bims-reprim Biomed News
on Reproductive immunology
Issue of 2020‒11‒08
six papers selected by
Iva Filipovic
Karolinska Institutet

  1. Am J Reprod Immunol. 2020 Nov 06. e13373
    Brady CA, Williams C, Sharps MC, Shelleh A, Batra G, Heazell AEP, Crocker IP.
      Chronic Histiocytic Intervillositis (CHI) is a pregnancy disorder characterised by infiltration of maternal macrophages into the intervillous space of the human placenta, often with accompanying perivillous fibrin deposition. CHI is associated strongly with fetal growth restriction and increased risk of miscarriage and stillbirth. Although rare, affecting 6 in every 10000 pregnancies beyond 12 weeks' gestation, the rate of recurrence is high at 25-100%. To date, diagnosis of CHI can only be made post-delivery upon examination of the placenta due to a lack of diagnostic biomarkers, and criteria varies across publications. No treatment options have shown proven efficacy, and CHI remains a serious obstetric conundrum. Although its underlying aetiology is unclear, due to the presence of maternal macrophages and the reported increased incidence in women with autoimmune disease, CHI is hypothesised to be an inappropriate immune response to the semi-allogeneic fetus. Given this lack of understanding, treatment approaches remain experimental with limited rationale. However, there is recent evidence that immunosuppression and antithrombotic therapies may be effective in preventing recurrence of associated adverse pregnancy outcomes. With similarities noted between the pathological features of CHI and acute rejection of solid organ transplants, further investigation of this hypothesis may provide a basis for tackling CHI and other immune-related placental conditions. This review will explore parallels between CHI and allograft rejection and identify areas requiring further confirmation and exploitation of this comparison.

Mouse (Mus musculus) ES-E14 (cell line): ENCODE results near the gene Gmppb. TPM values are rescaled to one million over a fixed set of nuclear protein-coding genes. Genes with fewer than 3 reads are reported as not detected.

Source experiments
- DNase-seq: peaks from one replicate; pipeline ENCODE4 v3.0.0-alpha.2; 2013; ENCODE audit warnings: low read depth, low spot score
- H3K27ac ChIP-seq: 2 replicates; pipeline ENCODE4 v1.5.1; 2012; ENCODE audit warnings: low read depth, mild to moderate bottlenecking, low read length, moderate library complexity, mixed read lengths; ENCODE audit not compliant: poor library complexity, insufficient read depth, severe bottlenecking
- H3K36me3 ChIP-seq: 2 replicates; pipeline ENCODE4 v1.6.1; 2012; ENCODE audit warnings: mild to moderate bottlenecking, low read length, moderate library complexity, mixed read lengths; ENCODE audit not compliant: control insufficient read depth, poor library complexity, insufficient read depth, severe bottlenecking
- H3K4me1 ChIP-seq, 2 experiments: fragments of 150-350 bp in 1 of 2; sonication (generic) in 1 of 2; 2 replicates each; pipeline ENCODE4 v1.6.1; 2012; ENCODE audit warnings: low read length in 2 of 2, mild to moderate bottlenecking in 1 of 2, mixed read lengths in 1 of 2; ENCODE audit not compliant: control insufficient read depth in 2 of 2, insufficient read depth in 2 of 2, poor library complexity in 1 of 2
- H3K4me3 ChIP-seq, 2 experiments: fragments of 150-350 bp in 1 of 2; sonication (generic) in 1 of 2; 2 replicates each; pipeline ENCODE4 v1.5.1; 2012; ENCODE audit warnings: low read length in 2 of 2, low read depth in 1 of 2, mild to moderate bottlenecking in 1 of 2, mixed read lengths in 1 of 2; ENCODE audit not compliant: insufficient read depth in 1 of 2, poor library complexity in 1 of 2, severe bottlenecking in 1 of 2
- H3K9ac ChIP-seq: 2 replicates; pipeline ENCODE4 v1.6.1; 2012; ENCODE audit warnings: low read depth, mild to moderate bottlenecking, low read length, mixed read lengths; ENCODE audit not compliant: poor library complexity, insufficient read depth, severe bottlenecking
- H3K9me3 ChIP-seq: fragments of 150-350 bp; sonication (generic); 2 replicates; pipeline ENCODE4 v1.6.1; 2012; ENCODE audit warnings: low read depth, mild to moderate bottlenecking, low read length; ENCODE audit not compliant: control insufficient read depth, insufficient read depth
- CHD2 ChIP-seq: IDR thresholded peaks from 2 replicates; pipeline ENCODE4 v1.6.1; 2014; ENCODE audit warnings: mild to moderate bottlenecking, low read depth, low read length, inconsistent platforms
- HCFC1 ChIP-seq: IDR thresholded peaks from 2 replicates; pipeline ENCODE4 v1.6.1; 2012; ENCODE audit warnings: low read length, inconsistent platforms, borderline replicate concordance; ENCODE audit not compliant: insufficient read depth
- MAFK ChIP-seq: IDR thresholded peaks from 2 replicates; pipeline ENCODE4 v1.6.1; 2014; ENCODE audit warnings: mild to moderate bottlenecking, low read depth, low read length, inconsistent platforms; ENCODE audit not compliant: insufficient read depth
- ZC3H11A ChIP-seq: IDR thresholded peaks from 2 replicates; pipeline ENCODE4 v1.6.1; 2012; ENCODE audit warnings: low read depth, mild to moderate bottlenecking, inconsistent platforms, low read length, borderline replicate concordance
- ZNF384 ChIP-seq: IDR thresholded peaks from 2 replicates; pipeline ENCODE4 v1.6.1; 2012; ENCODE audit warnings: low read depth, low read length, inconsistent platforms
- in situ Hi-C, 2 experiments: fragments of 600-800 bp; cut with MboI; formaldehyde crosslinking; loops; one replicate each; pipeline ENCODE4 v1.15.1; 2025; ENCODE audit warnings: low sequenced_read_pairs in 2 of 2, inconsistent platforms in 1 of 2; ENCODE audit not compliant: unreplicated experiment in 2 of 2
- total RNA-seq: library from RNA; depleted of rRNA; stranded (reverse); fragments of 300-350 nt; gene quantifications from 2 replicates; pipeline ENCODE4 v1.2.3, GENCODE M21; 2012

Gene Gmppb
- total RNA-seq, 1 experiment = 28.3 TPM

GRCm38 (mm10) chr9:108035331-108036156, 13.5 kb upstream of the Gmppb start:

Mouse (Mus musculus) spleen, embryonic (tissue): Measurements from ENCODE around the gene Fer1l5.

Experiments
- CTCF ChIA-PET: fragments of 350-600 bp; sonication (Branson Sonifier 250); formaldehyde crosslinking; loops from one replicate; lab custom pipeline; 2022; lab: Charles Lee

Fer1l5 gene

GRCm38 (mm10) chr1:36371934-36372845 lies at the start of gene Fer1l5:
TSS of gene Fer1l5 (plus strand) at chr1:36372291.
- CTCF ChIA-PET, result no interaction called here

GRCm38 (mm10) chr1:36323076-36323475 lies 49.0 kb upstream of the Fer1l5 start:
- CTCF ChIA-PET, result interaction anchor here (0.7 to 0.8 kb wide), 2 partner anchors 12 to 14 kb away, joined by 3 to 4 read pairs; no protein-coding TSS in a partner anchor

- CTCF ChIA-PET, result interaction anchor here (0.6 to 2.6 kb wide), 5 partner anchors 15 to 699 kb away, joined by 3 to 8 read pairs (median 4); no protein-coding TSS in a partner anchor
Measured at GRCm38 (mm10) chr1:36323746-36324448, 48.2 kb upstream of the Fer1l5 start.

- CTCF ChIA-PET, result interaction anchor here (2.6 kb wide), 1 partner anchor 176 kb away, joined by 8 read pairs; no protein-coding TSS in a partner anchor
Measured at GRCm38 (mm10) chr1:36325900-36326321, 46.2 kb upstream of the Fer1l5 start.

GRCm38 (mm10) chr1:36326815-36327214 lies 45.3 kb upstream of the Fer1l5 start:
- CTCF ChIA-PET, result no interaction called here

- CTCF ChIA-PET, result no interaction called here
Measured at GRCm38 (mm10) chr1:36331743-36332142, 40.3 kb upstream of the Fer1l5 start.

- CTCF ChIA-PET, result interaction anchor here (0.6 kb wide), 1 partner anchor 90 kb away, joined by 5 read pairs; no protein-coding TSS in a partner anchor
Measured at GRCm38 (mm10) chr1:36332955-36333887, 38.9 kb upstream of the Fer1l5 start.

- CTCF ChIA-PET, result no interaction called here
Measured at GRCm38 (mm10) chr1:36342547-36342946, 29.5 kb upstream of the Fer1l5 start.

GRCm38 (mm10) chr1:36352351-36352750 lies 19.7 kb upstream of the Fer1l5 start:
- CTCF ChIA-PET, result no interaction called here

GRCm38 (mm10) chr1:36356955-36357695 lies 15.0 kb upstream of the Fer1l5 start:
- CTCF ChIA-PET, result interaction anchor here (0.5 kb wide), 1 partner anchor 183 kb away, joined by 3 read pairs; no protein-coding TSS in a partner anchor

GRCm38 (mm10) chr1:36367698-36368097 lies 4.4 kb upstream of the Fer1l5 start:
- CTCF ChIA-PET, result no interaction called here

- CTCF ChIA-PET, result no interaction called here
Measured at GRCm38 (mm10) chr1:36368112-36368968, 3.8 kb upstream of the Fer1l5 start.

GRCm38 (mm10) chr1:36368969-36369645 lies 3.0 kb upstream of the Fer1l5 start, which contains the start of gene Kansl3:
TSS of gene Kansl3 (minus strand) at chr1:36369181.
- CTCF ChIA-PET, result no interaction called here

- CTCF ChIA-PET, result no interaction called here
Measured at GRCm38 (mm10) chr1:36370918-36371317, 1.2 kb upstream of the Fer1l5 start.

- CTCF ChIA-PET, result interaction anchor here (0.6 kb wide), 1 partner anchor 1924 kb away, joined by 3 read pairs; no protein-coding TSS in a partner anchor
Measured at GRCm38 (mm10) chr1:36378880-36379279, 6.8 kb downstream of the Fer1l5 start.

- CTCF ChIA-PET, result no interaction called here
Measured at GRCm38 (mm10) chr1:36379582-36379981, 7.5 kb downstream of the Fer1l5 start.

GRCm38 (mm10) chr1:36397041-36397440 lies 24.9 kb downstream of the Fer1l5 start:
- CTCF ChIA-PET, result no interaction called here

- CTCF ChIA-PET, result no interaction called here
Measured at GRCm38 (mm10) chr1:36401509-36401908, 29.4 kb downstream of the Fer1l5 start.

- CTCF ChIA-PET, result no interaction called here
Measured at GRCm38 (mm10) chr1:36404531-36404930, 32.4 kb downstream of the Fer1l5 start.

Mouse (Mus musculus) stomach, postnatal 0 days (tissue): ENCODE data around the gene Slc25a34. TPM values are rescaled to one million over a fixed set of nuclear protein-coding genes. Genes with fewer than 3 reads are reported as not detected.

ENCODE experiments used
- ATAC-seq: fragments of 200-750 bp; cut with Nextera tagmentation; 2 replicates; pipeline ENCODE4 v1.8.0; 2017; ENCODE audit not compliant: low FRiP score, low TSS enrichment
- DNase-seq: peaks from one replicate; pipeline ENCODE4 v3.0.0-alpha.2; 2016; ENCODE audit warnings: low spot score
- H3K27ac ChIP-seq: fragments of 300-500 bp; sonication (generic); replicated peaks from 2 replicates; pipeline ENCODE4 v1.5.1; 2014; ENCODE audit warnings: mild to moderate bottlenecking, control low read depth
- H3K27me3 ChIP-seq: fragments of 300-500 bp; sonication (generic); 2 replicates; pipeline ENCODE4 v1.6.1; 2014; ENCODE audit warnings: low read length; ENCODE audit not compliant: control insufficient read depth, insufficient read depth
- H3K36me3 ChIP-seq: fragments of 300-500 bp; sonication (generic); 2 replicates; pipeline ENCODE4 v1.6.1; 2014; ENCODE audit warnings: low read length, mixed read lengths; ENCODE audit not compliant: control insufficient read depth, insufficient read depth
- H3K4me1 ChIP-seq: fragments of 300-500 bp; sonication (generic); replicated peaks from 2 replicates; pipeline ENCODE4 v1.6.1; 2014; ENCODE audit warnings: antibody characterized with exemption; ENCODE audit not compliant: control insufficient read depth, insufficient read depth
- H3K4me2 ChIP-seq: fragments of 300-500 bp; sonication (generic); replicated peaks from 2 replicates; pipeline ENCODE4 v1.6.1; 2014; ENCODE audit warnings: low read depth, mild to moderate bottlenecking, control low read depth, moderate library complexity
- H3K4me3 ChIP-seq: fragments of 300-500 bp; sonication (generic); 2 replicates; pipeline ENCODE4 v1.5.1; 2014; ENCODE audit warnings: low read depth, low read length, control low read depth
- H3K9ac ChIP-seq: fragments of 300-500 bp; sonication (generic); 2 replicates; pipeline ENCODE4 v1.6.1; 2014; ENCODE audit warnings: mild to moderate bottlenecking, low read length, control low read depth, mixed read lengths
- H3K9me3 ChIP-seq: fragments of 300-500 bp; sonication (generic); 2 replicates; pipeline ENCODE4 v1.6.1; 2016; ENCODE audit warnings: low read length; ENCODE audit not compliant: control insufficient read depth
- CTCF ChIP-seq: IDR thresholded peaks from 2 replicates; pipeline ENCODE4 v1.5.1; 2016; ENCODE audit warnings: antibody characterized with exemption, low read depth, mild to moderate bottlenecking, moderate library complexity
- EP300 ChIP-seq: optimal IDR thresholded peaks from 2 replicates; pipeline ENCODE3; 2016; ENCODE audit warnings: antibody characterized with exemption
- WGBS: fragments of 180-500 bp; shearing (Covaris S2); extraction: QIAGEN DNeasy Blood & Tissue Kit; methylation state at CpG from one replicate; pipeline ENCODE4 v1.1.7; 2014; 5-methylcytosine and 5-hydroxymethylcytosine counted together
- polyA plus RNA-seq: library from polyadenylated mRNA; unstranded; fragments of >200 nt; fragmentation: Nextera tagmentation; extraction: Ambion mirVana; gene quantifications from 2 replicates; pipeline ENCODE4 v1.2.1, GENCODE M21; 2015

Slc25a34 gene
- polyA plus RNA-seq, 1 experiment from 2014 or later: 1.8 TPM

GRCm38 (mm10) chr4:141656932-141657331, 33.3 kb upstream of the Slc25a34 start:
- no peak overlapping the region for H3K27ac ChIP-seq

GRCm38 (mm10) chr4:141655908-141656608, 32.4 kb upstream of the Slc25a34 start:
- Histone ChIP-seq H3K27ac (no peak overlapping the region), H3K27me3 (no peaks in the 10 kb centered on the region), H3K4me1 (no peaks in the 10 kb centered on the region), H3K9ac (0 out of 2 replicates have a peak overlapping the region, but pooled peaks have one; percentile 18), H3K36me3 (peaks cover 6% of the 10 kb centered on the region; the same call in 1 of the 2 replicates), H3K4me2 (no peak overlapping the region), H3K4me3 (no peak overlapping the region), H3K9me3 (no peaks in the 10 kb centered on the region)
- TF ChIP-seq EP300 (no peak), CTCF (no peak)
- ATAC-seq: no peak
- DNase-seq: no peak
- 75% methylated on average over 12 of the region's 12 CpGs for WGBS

Keywords:  HLA; Pregnancy; graft rejection; macrophages; miscarriage; placenta; stillbirth
  2. J Reprod Immunol. 2020 Oct 03. pii: S0165-0378(20)30135-2. [Epub ahead of print]142 103214
    Abrahams VM, Tang Z, Mor G, Guller S.